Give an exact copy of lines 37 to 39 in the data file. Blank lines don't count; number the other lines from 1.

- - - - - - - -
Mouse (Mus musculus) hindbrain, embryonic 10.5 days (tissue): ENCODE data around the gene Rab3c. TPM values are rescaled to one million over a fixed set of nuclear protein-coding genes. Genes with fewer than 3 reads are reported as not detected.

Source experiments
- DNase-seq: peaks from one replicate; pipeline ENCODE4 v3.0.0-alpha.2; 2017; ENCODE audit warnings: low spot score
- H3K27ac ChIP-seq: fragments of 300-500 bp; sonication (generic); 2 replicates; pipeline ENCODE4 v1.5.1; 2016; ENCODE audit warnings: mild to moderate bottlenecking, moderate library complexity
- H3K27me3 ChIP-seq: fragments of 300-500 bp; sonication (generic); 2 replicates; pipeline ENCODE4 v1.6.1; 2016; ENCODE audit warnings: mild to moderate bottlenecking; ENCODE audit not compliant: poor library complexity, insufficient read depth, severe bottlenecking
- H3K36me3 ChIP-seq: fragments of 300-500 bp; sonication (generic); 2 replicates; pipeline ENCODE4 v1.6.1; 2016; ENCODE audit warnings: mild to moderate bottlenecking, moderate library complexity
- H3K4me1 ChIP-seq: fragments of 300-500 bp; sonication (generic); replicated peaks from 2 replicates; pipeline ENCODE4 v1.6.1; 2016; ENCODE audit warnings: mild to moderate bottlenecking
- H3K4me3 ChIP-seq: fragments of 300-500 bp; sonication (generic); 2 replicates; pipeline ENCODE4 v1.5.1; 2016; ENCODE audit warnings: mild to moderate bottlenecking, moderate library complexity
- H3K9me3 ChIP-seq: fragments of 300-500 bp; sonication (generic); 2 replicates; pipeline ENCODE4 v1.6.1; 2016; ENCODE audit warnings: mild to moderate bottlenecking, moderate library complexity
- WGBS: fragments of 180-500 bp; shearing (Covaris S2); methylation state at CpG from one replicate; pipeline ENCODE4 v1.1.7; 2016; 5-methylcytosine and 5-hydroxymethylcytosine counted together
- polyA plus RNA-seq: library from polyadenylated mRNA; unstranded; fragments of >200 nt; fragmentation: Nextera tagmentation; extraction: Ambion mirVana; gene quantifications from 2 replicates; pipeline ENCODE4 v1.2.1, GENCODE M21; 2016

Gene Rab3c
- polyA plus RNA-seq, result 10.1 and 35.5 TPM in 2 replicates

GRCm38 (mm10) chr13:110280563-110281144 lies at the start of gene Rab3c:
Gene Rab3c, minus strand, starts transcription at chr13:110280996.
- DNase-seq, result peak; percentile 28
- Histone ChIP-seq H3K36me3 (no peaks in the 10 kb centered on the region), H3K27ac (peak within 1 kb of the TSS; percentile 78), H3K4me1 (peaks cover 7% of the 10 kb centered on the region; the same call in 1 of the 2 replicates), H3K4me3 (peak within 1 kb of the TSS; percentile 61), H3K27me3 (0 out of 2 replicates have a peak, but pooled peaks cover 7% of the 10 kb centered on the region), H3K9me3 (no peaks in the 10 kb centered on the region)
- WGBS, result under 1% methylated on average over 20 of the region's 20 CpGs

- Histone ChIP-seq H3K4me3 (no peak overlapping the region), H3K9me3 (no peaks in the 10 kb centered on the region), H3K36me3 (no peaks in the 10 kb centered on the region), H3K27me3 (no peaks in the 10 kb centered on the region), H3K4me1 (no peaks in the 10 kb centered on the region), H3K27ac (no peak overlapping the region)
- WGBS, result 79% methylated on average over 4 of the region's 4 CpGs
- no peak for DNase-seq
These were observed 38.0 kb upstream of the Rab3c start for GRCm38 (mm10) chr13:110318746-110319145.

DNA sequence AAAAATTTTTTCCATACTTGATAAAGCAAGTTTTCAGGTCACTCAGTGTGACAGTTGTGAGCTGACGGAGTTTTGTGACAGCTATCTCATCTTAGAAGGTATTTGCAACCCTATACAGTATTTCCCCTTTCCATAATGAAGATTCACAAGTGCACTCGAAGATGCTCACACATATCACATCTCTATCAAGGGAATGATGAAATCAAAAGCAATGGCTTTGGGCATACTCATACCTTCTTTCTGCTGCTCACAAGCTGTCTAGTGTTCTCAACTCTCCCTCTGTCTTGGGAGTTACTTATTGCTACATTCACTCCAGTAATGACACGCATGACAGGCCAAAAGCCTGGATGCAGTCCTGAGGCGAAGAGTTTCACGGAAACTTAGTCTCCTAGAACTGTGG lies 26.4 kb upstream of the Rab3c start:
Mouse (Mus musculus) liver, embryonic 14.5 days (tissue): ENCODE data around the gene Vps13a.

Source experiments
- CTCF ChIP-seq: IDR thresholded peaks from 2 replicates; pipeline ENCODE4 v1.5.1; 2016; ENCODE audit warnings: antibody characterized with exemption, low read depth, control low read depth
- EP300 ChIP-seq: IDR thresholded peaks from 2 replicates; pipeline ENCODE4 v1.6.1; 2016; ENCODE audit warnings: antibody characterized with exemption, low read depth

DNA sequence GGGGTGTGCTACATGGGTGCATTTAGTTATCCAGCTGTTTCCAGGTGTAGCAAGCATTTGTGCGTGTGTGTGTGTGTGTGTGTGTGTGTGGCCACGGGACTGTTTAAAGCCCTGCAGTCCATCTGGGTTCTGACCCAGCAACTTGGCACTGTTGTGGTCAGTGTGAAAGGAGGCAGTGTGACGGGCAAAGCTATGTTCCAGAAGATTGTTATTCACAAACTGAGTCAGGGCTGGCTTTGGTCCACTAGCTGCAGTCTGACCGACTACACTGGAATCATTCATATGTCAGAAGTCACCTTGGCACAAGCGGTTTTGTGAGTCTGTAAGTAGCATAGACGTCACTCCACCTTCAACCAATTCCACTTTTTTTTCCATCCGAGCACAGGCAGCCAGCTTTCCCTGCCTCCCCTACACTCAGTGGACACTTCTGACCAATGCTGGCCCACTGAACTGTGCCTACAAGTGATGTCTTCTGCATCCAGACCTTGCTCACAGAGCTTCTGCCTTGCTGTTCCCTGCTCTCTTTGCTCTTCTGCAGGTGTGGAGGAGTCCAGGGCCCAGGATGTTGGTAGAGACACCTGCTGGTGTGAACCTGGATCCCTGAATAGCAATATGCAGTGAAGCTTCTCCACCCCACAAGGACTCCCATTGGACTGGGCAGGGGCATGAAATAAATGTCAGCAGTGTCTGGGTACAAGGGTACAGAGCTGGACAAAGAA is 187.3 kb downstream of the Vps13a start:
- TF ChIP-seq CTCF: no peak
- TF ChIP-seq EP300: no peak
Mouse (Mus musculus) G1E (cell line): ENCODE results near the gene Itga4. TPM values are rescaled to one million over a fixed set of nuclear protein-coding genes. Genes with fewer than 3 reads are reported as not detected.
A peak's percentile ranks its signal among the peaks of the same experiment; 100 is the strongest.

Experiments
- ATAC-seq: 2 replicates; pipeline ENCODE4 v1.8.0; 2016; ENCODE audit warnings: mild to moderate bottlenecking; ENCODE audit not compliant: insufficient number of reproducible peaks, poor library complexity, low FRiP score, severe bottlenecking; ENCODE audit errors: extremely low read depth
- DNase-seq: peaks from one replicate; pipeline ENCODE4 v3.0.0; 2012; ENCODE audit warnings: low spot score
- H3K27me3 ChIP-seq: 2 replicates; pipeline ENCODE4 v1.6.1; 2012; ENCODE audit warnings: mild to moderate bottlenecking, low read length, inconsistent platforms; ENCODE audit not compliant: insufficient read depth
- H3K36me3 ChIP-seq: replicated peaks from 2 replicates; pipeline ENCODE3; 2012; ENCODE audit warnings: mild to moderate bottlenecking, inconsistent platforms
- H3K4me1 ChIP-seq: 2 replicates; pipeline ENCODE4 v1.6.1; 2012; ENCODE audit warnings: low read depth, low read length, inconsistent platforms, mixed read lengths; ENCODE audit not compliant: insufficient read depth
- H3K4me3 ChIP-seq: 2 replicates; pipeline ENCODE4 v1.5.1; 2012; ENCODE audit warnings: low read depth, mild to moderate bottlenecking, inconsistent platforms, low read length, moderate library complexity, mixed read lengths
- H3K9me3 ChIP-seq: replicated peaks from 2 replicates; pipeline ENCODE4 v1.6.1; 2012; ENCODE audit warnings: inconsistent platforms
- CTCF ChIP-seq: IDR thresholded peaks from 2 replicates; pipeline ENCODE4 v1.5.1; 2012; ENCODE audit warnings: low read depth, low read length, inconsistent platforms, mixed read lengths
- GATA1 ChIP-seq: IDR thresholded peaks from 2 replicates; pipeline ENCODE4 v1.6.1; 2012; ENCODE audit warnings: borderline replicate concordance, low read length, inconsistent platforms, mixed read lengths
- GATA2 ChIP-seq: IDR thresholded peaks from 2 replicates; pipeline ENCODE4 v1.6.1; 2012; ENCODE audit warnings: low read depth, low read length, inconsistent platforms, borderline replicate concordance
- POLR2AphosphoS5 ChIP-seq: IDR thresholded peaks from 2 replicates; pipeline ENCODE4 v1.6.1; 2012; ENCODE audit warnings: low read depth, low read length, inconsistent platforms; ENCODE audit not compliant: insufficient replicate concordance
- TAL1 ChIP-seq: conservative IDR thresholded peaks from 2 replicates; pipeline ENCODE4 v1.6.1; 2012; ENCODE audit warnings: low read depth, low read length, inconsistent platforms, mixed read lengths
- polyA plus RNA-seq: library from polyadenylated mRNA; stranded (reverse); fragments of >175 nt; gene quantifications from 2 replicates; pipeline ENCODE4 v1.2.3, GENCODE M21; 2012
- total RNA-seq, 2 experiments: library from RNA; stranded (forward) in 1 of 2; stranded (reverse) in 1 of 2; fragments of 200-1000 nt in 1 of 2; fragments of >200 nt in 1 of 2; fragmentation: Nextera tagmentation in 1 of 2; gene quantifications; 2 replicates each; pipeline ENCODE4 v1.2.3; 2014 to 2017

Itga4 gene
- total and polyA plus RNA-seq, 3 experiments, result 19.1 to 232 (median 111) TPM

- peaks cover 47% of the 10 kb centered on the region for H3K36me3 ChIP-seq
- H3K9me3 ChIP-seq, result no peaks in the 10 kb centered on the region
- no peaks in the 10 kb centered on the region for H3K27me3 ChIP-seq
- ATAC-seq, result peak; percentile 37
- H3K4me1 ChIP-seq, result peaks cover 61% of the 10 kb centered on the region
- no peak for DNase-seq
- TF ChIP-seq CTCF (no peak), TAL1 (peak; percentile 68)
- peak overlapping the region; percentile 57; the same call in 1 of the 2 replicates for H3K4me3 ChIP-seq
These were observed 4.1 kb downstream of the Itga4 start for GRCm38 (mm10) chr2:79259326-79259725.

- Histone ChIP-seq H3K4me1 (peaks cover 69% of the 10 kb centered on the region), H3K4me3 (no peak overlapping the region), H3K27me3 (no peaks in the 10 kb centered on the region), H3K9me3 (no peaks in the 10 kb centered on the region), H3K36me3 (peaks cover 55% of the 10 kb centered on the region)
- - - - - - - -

- H3K36me3 ChIP-seq: replicated peaks from 2 replicates; pipeline ENCODE3; 2012; ENCODE audit warnings: mild to moderate bottlenecking, inconsistent platforms
- H3K4me1 ChIP-seq: 2 replicates; pipeline ENCODE4 v1.6.1; 2012; ENCODE audit warnings: low read depth, low read length, inconsistent platforms, mixed read lengths; ENCODE audit not compliant: insufficient read depth
- H3K4me3 ChIP-seq: 2 replicates; pipeline ENCODE4 v1.5.1; 2012; ENCODE audit warnings: low read depth, mild to moderate bottlenecking, inconsistent platforms, low read length, moderate library complexity, mixed read lengths